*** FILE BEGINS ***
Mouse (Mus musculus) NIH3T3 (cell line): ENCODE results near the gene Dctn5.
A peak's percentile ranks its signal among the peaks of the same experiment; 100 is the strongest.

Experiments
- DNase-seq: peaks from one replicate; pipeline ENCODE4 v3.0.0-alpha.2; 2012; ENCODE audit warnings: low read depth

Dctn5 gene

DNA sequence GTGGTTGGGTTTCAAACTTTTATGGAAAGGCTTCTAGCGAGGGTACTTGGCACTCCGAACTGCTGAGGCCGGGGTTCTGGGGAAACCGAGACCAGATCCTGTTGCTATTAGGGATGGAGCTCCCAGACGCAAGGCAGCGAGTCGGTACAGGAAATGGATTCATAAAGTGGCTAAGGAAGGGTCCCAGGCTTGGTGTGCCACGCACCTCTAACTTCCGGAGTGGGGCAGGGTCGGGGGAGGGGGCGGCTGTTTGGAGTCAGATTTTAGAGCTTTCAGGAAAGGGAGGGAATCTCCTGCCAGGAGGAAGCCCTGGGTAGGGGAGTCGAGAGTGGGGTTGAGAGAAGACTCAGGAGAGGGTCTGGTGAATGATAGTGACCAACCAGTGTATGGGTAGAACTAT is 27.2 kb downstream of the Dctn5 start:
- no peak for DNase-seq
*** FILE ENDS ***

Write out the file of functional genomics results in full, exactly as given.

Mouse (Mus musculus) NIH3T3 (cell line): ENCODE results near the gene Dctn5.
A peak's percentile ranks its signal among the peaks of the same experiment; 100 is the strongest.

Experiments
- DNase-seq: peaks from one replicate; pipeline ENCODE4 v3.0.0-alpha.2; 2012; ENCODE audit warnings: low read depth

Dctn5 gene

DNA sequence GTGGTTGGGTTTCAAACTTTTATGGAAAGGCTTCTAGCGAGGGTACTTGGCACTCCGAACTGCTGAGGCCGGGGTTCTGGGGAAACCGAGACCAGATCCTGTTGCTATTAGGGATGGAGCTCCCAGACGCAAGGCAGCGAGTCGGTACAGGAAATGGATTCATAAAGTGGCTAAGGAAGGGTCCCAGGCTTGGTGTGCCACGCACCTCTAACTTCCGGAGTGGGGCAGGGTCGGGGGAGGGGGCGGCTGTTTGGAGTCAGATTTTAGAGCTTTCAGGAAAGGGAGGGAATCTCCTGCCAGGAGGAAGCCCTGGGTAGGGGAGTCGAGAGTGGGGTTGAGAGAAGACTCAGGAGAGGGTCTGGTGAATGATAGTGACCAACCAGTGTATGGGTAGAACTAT is 27.2 kb downstream of the Dctn5 start:
- no peak for DNase-seq